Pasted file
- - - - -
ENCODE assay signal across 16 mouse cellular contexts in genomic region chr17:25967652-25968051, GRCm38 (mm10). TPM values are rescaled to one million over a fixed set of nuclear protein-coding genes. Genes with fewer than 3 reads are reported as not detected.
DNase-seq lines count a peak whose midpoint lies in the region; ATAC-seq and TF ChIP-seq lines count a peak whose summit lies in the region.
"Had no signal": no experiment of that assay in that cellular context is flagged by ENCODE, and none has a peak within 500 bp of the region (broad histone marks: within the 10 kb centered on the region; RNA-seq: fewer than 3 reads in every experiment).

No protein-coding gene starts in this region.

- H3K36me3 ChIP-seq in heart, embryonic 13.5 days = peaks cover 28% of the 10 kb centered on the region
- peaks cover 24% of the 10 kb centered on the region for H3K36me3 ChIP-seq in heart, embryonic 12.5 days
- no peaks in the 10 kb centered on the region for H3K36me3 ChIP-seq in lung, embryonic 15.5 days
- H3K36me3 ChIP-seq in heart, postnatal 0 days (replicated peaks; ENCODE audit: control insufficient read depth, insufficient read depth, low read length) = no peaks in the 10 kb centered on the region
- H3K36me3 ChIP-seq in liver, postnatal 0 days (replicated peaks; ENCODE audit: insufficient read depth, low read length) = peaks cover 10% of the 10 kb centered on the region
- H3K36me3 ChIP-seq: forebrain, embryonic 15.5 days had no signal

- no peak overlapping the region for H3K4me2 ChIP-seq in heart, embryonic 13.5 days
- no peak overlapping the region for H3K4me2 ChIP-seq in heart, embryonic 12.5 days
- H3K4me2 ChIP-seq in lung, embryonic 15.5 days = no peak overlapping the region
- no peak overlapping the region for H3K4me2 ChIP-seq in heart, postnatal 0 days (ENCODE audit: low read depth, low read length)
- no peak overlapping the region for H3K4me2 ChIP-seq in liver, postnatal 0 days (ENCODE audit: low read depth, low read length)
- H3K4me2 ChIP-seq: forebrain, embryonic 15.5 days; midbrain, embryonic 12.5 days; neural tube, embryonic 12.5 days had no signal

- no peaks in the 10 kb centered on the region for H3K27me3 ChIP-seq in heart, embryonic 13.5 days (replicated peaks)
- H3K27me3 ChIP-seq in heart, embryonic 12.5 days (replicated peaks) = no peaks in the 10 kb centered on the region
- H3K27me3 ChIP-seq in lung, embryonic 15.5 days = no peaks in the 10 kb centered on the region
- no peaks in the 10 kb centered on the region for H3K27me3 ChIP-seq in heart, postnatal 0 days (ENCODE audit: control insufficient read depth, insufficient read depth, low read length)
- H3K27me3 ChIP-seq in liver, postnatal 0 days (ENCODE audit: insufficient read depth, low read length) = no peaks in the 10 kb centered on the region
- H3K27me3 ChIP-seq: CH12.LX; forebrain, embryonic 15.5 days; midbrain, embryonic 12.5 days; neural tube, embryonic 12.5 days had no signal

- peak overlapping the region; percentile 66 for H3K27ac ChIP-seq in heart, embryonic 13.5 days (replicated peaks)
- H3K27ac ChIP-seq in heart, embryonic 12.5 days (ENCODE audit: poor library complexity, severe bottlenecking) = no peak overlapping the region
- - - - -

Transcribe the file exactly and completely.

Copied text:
ENCODE assay signal across 16 mouse cellular contexts in genomic region chr17:25967652-25968051, GRCm38 (mm10). TPM values are rescaled to one million over a fixed set of nuclear protein-coding genes. Genes with fewer than 3 reads are reported as not detected.
DNase-seq lines count a peak whose midpoint lies in the region; ATAC-seq and TF ChIP-seq lines count a peak whose summit lies in the region.
"Had no signal": no experiment of that assay in that cellular context is flagged by ENCODE, and none has a peak within 500 bp of the region (broad histone marks: within the 10 kb centered on the region; RNA-seq: fewer than 3 reads in every experiment).

No protein-coding gene starts in this region.

- H3K36me3 ChIP-seq in heart, embryonic 13.5 days = peaks cover 28% of the 10 kb centered on the region
- peaks cover 24% of the 10 kb centered on the region for H3K36me3 ChIP-seq in heart, embryonic 12.5 days
- no peaks in the 10 kb centered on the region for H3K36me3 ChIP-seq in lung, embryonic 15.5 days
- H3K36me3 ChIP-seq in heart, postnatal 0 days (replicated peaks; ENCODE audit: control insufficient read depth, insufficient read depth, low read length) = no peaks in the 10 kb centered on the region
- H3K36me3 ChIP-seq in liver, postnatal 0 days (replicated peaks; ENCODE audit: insufficient read depth, low read length) = peaks cover 10% of the 10 kb centered on the region
- H3K36me3 ChIP-seq: forebrain, embryonic 15.5 days had no signal

- no peak overlapping the region for H3K4me2 ChIP-seq in heart, embryonic 13.5 days
- no peak overlapping the region for H3K4me2 ChIP-seq in heart, embryonic 12.5 days
- H3K4me2 ChIP-seq in lung, embryonic 15.5 days = no peak overlapping the region
- no peak overlapping the region for H3K4me2 ChIP-seq in heart, postnatal 0 days (ENCODE audit: low read depth, low read length)
- no peak overlapping the region for H3K4me2 ChIP-seq in liver, postnatal 0 days (ENCODE audit: low read depth, low read length)
- H3K4me2 ChIP-seq: forebrain, embryonic 15.5 days; midbrain, embryonic 12.5 days; neural tube, embryonic 12.5 days had no signal

- no peaks in the 10 kb centered on the region for H3K27me3 ChIP-seq in heart, embryonic 13.5 days (replicated peaks)
- H3K27me3 ChIP-seq in heart, embryonic 12.5 days (replicated peaks) = no peaks in the 10 kb centered on the region
- H3K27me3 ChIP-seq in lung, embryonic 15.5 days = no peaks in the 10 kb centered on the region
- no peaks in the 10 kb centered on the region for H3K27me3 ChIP-seq in heart, postnatal 0 days (ENCODE audit: control insufficient read depth, insufficient read depth, low read length)
- H3K27me3 ChIP-seq in liver, postnatal 0 days (ENCODE audit: insufficient read depth, low read length) = no peaks in the 10 kb centered on the region
- H3K27me3 ChIP-seq: CH12.LX; forebrain, embryonic 15.5 days; midbrain, embryonic 12.5 days; neural tube, embryonic 12.5 days had no signal

- peak overlapping the region; percentile 66 for H3K27ac ChIP-seq in heart, embryonic 13.5 days (replicated peaks)
- H3K27ac ChIP-seq in heart, embryonic 12.5 days (ENCODE audit: poor library complexity, severe bottlenecking) = no peak overlapping the region